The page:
The base case per school for deploying Enhanced REP was $11,903, with the bulk of the costs being personnel time costs, consistent with other implementation research [41, 65, 66]. In the current study, this equates to $113/student, assuming a state average of 26.4 students per classroom based on the most recent National Center for Education Statistics available [67]. Estimates of implementation costs vary widely, and benchmarking these costs against implementing similar interventions is challenging. Comprehensive prevention interventions’ costs and implementation are infrequently reported [68]. One study reported, for example, that costs for an intervention similar to MMH was, on average, $188/student (adjusted to 2022 USD) [69]. However, the extent to which implementation costs were fully captured in this estimate is unclear. The field of implementation science will benefit from continuing to build the evidence base for implementation strategy costs to identify better what is considered a low- versus high-cost implementation strategy in a specific setting (e.g., schools) and with a particular population (e.g., all students for universal prevention).

Considering costs by phase, costs were highest during the implementation phase, followed by preparation, exploration, and sustainment. The trial-based analysis indicates that the relative cost burden was highest for the state agency during the preparation phase, as with the coordinating body (i.e., university), RESA cost burden was evenly distributed during the preparation and implementation phases and, as expected, the teacher cost burden was heavily concentrated in the implementation phase. This information can help inform implementation planning and understand resource burdens over time across groups. For example, when engaging in an implementation support effort such as deploying Enhanced REP, the RESA can plan for resource allocation that will vary over time, with it being highest during preparation and implementation. Similarly, teachers can prepare for the expected time costs to ramp up during the implementation phase. These reported costs, however, may not reflect the total costs of implementation, including other costs that may not be fully accounted for in these analyses.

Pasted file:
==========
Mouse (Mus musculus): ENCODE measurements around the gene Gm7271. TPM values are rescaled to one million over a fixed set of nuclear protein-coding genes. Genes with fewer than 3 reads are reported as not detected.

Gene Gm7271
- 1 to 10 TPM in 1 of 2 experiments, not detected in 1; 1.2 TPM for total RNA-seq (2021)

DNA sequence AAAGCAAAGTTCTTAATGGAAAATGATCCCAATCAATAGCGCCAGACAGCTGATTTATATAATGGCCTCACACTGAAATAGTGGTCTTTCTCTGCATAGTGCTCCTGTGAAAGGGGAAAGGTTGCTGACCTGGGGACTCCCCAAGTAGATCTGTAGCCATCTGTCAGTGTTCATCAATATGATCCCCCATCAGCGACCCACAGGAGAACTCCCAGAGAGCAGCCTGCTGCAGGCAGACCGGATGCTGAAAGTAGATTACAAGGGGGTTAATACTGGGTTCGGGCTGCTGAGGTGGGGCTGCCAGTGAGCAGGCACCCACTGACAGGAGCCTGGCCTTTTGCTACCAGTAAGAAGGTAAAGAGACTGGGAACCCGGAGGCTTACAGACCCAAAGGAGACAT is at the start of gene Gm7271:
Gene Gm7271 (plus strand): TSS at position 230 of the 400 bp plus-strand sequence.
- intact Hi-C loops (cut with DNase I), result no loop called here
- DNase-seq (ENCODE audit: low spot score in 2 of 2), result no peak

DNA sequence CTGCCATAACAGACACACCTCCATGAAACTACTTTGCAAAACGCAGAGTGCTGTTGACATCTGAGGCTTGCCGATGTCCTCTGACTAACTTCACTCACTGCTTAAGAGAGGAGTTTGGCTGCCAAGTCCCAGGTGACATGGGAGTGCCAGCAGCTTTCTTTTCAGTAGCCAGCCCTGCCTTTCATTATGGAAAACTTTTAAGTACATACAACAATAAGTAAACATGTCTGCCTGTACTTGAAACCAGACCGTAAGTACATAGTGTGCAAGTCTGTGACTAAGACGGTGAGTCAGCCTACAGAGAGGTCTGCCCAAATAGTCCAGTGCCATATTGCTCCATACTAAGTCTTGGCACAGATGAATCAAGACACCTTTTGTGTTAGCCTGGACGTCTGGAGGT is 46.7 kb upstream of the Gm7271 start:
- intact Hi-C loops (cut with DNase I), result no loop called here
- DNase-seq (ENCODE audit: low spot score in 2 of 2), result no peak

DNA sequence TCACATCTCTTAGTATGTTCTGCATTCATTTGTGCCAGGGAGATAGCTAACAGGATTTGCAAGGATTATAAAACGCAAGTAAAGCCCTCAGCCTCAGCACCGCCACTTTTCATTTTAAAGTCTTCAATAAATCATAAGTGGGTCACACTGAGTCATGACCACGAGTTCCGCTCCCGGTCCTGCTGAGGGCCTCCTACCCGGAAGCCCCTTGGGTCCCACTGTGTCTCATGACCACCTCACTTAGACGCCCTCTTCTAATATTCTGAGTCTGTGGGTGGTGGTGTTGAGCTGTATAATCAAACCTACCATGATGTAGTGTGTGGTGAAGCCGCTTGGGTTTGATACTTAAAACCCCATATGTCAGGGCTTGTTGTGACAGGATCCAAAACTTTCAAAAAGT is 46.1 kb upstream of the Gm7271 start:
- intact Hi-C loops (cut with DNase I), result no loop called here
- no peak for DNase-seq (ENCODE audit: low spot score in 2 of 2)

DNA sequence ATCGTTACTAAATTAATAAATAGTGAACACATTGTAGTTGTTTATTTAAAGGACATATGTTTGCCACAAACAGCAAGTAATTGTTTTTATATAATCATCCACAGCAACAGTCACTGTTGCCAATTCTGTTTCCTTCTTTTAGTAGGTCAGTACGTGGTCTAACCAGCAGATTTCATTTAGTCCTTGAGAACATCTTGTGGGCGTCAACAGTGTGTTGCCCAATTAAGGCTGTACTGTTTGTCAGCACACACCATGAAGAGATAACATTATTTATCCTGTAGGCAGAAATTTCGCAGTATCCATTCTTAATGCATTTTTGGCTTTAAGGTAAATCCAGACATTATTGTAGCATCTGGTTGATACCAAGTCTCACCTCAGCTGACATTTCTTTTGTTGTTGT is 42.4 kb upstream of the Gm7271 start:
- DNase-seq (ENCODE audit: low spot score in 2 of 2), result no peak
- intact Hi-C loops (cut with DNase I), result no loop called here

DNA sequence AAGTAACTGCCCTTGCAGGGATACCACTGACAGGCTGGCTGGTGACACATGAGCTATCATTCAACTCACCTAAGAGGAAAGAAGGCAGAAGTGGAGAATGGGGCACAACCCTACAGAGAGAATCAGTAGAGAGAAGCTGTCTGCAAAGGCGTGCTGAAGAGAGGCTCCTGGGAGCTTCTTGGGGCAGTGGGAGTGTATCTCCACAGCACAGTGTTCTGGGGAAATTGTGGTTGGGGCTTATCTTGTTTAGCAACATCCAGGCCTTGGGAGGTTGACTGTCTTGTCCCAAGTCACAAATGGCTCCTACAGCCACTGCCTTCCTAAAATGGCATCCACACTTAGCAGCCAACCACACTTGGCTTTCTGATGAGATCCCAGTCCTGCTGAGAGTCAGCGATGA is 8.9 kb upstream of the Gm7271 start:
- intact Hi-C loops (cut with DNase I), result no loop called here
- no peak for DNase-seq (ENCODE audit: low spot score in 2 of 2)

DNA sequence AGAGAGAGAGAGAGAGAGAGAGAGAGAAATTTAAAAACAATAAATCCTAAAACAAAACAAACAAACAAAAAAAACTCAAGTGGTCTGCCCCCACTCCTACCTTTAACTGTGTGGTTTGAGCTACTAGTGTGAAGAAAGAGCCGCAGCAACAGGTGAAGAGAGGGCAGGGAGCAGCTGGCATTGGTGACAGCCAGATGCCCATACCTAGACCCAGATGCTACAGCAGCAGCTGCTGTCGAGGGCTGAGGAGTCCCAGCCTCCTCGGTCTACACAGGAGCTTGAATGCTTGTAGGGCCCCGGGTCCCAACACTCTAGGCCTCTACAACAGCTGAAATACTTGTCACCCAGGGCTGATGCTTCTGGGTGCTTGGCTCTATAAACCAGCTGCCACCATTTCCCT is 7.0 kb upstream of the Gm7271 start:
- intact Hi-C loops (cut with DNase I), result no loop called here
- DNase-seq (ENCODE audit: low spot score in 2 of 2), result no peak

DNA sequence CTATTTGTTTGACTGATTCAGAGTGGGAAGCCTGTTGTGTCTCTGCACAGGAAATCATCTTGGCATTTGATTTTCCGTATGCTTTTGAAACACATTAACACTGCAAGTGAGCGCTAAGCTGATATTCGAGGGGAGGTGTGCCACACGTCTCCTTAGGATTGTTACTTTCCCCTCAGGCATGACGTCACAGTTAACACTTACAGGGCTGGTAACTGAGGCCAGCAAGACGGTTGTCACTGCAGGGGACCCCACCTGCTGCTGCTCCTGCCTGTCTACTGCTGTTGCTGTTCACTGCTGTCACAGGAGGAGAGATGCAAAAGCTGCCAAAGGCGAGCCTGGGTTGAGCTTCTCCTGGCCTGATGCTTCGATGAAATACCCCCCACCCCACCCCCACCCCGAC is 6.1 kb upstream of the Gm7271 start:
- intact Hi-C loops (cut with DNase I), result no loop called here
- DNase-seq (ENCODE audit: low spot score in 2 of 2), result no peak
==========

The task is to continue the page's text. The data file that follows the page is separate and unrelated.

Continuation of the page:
The qualitative results aid in expanding our understanding of some of the costs not fully represented in the analyses. We found that the teacher time cost burden, in some cases, for example, is likely an underestimate. Consistent with other school-based research, teacher time costs, including those outside the education sector (e.g., typical work activities) that may be personal opportunity costs related to time participating in implementation activities, are common [70]. Given the current staffing shortages [71], potential costs associated with the de facto expectation of personal opportunity costs to engage with updated practices can have notable downstream impacts. First, from an economic perspective, this is likely to accelerate staff turnover, particularly as this profession has suffered from attrition for many years, which has only accelerated during COVID-19 [72]. Recruiting and training new staff can be very expensive for organizations. Second, the added stress of high personal costs hampers student motivation and learning, which are essential to implementation success and education’s primary objectives [73, 74].